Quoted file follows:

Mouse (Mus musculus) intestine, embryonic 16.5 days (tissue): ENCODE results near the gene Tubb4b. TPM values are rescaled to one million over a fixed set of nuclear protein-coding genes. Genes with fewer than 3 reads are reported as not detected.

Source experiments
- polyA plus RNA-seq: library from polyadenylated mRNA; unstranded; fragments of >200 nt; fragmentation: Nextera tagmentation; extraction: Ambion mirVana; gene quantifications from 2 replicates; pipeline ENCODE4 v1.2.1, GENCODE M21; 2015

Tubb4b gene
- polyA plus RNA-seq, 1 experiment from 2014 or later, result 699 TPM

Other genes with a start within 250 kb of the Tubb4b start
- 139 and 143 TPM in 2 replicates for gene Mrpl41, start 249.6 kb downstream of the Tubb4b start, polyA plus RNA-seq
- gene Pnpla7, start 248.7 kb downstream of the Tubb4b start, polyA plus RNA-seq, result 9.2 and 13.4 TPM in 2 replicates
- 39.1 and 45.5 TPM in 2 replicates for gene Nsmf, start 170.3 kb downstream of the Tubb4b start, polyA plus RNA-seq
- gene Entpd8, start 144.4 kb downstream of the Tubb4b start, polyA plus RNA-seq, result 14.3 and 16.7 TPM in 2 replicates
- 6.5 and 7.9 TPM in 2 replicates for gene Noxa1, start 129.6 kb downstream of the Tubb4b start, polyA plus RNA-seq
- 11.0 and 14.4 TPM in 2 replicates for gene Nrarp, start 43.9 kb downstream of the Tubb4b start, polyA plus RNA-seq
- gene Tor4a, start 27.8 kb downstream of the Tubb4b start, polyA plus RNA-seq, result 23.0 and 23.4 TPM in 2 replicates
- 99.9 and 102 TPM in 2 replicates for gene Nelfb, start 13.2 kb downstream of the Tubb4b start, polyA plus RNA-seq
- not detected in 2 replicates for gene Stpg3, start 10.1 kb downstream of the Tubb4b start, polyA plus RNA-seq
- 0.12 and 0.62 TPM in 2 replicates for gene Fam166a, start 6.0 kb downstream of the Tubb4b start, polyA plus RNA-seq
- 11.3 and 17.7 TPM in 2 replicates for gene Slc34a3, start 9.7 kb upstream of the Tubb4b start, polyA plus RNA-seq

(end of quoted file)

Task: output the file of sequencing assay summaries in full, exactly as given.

Mouse (Mus musculus) intestine, embryonic 16.5 days (tissue): ENCODE results near the gene Tubb4b. TPM values are rescaled to one million over a fixed set of nuclear protein-coding genes. Genes with fewer than 3 reads are reported as not detected.

Source experiments
- polyA plus RNA-seq: library from polyadenylated mRNA; unstranded; fragments of >200 nt; fragmentation: Nextera tagmentation; extraction: Ambion mirVana; gene quantifications from 2 replicates; pipeline ENCODE4 v1.2.1, GENCODE M21; 2015

Tubb4b gene
- polyA plus RNA-seq, 1 experiment from 2014 or later, result 699 TPM

Other genes with a start within 250 kb of the Tubb4b start
- 139 and 143 TPM in 2 replicates for gene Mrpl41, start 249.6 kb downstream of the Tubb4b start, polyA plus RNA-seq
- gene Pnpla7, start 248.7 kb downstream of the Tubb4b start, polyA plus RNA-seq, result 9.2 and 13.4 TPM in 2 replicates
- 39.1 and 45.5 TPM in 2 replicates for gene Nsmf, start 170.3 kb downstream of the Tubb4b start, polyA plus RNA-seq
- gene Entpd8, start 144.4 kb downstream of the Tubb4b start, polyA plus RNA-seq, result 14.3 and 16.7 TPM in 2 replicates
- 6.5 and 7.9 TPM in 2 replicates for gene Noxa1, start 129.6 kb downstream of the Tubb4b start, polyA plus RNA-seq
- 11.0 and 14.4 TPM in 2 replicates for gene Nrarp, start 43.9 kb downstream of the Tubb4b start, polyA plus RNA-seq
- gene Tor4a, start 27.8 kb downstream of the Tubb4b start, polyA plus RNA-seq, result 23.0 and 23.4 TPM in 2 replicates
- 99.9 and 102 TPM in 2 replicates for gene Nelfb, start 13.2 kb downstream of the Tubb4b start, polyA plus RNA-seq
- not detected in 2 replicates for gene Stpg3, start 10.1 kb downstream of the Tubb4b start, polyA plus RNA-seq
- 0.12 and 0.62 TPM in 2 replicates for gene Fam166a, start 6.0 kb downstream of the Tubb4b start, polyA plus RNA-seq
- 11.3 and 17.7 TPM in 2 replicates for gene Slc34a3, start 9.7 kb upstream of the Tubb4b start, polyA plus RNA-seq